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Books Pregnancy Notes

My Pregnancy Reading Collection

February 5, 2024

In a talk I gave the other day on my pregnancy journey, I was asked to recommend trusted sources of information.  My sources will always be books written by qualified experts.  In the last few months (my pre-pregnancy and pregnancy phase) I read a lot of academic and research articles, blogs and books.  I’ve complied a list of books that form my pregnancy reading collection (so far).

1. Yoga Sadhana For Mothers by Sharmila Desai and Anna Wise

Because yoga practitioners use their bodies every day, they are conscious of subtle changes that others may not notice.  This can make pregnancy overwhelming or wondrous depending on the practitioner.  Some practitioners end up focusing even more on their daily asana practice to feel a sense of ‘balance’ and ‘rootedness’ in the face of the major changes happening inside them.

My first trimester was marked by constant nausea and fatigue.  I was able to muster just enough energy to do the bare minimum required.  Most days this was just teaching classes between which I ate and slept so that tomorrow would come faster.  The quality and state of my personal practice was the furthest thing on my mind.  So reading about women who are obsessed with ‘losing’ their practice is unnerving for me.  Many readers may marvel at the ‘commitment’ these women have towards their practice (so much so that some of them were back on their mats 6-9 days postpartum), but I simply found it irksome.  After all, your life isn’t about your yoga practice, your yoga practice is about your life.  I will say that this book has about two pages on PGP which were helpful.

The personal stories in this volume were full of anxiety about the pregnancy-related changes in a woman’s yoga practice, and I wish it had a more wholesome approach.  What I learned from this book was how not to approach a yoga practice during pregnancy and how relaxing your hold on it can be more rewarding than straining your body to align with imaginary ideals.

2. What to Expect When You’re Expecting by Heidi Murkoff

This tome is the bestselling pregnancy book of all time, and it has answers to pretty much any query you may have about conception, pregnancy and even postpartum.  I recommend reading only the parts which apply to you and skip/skim through the rest.  Too much information can bog you down.  Even though the book is intended for an American audience, it’s still wonderfully relevant to the rest of us.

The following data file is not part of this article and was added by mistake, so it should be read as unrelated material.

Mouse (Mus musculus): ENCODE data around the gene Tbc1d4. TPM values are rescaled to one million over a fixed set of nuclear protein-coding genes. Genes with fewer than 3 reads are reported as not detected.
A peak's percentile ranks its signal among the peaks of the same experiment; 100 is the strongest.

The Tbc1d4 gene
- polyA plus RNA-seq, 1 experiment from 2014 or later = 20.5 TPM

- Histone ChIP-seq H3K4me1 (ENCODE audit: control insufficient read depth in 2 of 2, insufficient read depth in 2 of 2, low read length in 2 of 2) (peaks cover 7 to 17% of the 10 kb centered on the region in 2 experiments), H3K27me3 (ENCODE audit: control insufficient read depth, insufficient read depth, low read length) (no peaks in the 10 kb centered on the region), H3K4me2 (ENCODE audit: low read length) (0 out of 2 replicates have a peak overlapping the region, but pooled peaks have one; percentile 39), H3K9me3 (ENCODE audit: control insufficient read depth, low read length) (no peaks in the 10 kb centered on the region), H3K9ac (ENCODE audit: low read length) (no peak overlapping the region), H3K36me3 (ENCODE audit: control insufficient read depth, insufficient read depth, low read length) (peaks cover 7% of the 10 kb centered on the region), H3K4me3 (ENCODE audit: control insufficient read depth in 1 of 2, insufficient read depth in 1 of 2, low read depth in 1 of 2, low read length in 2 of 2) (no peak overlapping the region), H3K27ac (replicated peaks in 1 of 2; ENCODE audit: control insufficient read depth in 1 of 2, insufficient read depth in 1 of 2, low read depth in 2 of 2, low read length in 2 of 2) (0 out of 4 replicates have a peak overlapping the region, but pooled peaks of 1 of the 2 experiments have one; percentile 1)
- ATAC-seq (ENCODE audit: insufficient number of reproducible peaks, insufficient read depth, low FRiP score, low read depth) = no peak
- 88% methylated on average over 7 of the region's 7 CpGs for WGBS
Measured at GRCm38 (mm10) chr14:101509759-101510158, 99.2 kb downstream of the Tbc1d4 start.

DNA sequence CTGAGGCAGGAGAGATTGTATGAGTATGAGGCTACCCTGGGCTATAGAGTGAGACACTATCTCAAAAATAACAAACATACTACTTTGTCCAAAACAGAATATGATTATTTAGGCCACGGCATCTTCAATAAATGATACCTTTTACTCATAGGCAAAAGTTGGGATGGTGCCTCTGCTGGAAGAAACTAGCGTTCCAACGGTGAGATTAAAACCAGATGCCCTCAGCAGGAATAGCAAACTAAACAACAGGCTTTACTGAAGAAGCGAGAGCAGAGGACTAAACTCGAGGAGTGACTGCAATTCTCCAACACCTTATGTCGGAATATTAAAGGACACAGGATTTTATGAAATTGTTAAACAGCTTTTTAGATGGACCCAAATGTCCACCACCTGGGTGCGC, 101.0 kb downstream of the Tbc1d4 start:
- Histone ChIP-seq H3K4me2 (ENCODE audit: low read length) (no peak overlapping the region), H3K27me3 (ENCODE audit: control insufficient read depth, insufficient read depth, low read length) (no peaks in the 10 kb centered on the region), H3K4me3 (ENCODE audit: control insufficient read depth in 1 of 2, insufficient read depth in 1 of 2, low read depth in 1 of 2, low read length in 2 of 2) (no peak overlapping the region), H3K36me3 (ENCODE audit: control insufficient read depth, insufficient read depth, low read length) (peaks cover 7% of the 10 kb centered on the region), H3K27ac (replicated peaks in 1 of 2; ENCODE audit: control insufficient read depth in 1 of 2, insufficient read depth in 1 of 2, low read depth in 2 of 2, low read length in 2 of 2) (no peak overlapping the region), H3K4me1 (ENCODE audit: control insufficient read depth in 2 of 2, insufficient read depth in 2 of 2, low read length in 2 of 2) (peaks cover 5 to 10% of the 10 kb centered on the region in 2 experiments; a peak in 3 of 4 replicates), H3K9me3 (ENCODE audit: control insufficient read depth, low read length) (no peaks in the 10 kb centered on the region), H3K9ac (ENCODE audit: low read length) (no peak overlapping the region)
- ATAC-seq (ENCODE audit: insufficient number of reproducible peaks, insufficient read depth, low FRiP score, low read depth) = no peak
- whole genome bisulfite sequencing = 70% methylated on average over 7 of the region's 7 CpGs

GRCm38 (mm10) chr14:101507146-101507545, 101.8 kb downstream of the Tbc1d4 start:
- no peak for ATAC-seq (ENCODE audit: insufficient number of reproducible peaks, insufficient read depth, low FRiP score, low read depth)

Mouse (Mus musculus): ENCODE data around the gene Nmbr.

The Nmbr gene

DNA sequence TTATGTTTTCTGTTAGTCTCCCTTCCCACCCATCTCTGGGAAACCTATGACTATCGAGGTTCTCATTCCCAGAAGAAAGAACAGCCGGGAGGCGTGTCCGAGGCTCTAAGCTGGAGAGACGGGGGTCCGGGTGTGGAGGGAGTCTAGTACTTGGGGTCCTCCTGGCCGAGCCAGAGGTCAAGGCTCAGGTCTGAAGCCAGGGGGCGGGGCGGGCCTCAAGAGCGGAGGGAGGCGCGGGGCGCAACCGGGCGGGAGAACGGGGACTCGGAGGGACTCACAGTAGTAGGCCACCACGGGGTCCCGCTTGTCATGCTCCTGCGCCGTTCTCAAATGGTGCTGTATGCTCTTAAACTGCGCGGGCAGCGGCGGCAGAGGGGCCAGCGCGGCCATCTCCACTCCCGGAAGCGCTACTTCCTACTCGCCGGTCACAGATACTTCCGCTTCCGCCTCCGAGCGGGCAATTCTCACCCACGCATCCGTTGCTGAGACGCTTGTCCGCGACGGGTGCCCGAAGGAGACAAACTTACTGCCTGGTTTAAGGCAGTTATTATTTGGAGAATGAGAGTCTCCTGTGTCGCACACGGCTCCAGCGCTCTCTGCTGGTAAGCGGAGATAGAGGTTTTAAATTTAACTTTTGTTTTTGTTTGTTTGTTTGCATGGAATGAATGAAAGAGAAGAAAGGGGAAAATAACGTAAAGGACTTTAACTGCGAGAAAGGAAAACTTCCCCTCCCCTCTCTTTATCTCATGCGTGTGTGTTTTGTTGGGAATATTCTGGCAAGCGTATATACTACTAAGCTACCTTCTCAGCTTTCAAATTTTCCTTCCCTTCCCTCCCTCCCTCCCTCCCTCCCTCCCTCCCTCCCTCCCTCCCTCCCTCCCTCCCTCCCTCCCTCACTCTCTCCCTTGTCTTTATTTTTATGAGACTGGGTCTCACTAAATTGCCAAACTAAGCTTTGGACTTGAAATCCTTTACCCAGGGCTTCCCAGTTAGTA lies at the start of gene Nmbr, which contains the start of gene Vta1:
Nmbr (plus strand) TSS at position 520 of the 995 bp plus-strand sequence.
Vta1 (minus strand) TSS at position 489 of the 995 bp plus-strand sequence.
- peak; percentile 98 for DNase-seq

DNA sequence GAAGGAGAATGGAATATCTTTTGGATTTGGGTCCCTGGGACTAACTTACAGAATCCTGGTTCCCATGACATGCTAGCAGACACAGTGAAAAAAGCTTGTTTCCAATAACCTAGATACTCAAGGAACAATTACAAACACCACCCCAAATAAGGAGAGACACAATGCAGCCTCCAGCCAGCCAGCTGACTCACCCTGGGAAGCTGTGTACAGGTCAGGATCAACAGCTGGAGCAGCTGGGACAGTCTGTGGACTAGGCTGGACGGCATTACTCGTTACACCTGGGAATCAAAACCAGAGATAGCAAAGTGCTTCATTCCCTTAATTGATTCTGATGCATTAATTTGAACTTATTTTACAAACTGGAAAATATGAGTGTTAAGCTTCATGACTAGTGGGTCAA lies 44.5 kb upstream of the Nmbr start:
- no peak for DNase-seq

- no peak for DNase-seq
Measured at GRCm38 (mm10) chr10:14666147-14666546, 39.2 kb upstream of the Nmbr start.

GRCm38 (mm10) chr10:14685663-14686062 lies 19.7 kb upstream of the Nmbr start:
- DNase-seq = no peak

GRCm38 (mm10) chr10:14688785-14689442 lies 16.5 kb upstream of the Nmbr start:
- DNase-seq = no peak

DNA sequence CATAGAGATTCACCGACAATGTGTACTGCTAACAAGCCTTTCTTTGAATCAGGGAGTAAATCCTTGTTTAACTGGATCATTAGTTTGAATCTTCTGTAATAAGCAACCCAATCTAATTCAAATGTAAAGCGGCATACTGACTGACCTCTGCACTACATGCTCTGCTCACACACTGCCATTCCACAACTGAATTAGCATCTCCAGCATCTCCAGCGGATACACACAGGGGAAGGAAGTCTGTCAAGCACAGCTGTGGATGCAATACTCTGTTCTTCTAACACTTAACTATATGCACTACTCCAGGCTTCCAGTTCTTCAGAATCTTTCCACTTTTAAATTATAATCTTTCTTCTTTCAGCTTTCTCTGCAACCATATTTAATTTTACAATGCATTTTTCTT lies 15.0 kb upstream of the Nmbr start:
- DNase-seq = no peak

The book and our baby's first onesie 💗.

Our friend Susanne lugged this copy all the way from Germany for me. This version isn’t available in India, but I’m sure the other versions are equally good. Also in the picture is the first onesie for our baby 💗.


3. Expecting Better by Emily Oster

This book’s tagline of the book put me off –  “Why the Conventional Pregnancy Wisdom Is Wrong – and What You Really Need to Know.”  I don’t think the conventional wisdom is necessarily wrong.

Oster structures this book around the most common advice women receive during their pregnancies.  She then investigates the scientific soundness of this advice.  The book has separate parts for trimesters, conception and labor.  Each part consists of chapters about the myths associated with each phase, such as women over 35 being of ‘advanced maternal age’ (a chapter I found interesting and relevant).  She also writes about date for consumption of caffeine, alcohol and tobacco.

I’ve tried to keep my pregnancy as simple and uncomplicated as possible.  This isn’t easy considering we’re bombarded with unsolicited advice pretty much from all quarters.  I feel the book does a good job of presenting research to lay readers.  But at the same time, I feel there’s a lot of confirmation bias in her approach.


4. What’s a Lemon Squeezer Doing in My Vagina by Rohini Rajagopal

Throughout my journey I looked for books about Indian women, and after extensive search I came across this one written by Bangalore-based Rohini Rajagopal.  Her honesty and rawness are touching.  Rajagopal chronicles her five year long experience with infertility and (eventual) successful IVF.  Whenever a doctors recommends any line of treatment, my first instinct is to speak to someone who has been through it and get real insight about the experience.  This book is an intimate and honest look at the entire process with the human aspect intact.

I feel many of us read a lot of non-fiction during our pregnancies.  But the faceless humans behind the statistics are important.  This book bridges that gap.